“I can’t sleep,” I repeatedly told my PCP. I told him I would lie in bed at night, my mind racing from one topic to another: work, errands, kids, pets, yardwork. I would turn the light back on and play solitaire until my eyes were blurry, then give sleeping another try. Getting up at 4:00 a.m. was usual for me, which meant getting to sleep between 8:00 p.m. and 9:00 p.m. was essential.
On my PCP’s advice, I gave up caffeine completely, took melatonin, meditated and relaxed, took evening walks, and read a book instead of watching television after supper. Nothing made any difference. Some nights I would still be awake at 11:00 p.m., worrying about how tired I was going to feel the following day. My job was very high-paced and stressful: ringing phones, demands from vendors and clients, deliveries, medical supply shortages, and delays all had me running ragged. The 40-minute drive home, listening to an audiobook, would usually calm me down, but I’d still run scenarios through my head, trying to solve crises in my sleep, even dreaming of my job when I did sleep.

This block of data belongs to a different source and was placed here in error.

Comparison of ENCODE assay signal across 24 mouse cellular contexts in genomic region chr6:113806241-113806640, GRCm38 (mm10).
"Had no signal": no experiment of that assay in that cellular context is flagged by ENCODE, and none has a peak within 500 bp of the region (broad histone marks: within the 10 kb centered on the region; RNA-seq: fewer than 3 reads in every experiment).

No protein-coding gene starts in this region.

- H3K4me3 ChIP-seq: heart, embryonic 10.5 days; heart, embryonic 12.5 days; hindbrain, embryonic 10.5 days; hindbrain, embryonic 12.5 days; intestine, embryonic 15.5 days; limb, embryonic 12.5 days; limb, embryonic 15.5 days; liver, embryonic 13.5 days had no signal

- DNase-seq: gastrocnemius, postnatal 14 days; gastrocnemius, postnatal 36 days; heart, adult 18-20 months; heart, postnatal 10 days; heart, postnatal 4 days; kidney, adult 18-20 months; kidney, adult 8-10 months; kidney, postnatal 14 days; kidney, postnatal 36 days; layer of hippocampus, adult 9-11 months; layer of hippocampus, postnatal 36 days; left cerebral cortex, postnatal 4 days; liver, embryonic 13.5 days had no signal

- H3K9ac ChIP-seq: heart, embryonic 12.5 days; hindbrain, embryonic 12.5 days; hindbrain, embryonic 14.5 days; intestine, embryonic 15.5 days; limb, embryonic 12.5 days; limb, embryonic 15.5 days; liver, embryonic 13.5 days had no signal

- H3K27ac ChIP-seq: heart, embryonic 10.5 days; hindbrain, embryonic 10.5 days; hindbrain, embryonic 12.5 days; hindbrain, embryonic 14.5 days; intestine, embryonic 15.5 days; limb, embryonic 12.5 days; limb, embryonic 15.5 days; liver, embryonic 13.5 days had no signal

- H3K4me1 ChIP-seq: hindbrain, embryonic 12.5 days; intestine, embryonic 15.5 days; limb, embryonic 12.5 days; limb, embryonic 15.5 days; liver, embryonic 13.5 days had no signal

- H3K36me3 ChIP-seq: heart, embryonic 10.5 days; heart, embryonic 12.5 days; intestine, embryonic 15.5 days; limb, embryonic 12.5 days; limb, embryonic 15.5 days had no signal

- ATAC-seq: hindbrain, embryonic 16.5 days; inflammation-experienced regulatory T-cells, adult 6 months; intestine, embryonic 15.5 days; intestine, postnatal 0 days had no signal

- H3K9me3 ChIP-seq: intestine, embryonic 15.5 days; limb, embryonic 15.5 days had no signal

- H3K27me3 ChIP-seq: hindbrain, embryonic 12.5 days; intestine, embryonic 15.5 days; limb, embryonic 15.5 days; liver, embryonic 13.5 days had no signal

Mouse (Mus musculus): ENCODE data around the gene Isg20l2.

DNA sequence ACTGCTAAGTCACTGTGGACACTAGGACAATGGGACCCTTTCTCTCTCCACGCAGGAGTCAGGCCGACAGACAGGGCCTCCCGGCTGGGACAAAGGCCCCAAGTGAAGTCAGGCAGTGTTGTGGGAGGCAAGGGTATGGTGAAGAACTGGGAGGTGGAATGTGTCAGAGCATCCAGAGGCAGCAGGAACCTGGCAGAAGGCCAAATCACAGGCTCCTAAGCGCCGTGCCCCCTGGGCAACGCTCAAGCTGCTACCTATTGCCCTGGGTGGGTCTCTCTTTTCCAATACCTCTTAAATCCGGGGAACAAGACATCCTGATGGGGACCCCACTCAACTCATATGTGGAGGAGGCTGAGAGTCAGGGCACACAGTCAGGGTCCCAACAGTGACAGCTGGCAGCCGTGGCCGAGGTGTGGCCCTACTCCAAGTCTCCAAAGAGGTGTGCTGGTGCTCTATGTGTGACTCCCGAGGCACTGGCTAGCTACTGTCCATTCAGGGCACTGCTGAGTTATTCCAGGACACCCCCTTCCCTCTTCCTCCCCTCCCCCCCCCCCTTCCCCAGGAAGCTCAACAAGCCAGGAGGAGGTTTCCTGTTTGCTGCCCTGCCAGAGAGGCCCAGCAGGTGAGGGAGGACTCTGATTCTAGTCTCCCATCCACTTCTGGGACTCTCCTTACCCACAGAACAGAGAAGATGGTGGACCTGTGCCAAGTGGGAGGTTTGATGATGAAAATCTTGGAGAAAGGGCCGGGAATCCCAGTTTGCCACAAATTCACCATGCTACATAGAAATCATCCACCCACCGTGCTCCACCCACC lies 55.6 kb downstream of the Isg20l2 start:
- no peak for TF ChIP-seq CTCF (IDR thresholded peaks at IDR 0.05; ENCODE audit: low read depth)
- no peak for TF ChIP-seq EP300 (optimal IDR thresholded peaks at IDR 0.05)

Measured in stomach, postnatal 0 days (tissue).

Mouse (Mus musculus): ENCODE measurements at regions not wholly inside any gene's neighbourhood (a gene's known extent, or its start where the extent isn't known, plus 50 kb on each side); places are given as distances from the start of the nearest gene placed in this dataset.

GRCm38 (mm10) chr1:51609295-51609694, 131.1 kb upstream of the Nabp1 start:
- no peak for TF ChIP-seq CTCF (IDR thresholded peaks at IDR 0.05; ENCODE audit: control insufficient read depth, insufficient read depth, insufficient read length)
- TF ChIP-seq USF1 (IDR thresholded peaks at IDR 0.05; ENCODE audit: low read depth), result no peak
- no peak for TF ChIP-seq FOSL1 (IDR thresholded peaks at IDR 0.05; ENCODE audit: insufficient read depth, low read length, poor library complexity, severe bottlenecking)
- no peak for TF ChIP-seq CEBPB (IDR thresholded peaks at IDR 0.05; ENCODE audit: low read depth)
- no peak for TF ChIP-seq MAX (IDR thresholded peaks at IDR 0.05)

Then the pandemic struck. My office closed, and I was at home permanently. I didn’t have the type of job that I could do from home, so I retired early, one year ahead of schedule. I started walking in the mornings, didn’t dress until 9:00 a.m., read more books, got in touch with friends. The change wasn’t immediate, but I started sleeping better.
When my doctor saw me six months after I’d retired, he almost didn’t recognize me, saying I looked so relaxed. It was my highly stressful job. Not only had I been not sleeping, it was literally taking years off my life. I had been living, breathing, and not-sleeping stress. Once the realization hit, I wondered how I had managed it for over 15 years. I had never once thought of leaving the high-stress position I was in, but now that two years have passed, I know the stress was really killing me. I’m sleeping now.
Julie A. Dickson
Exeter, New Hampshire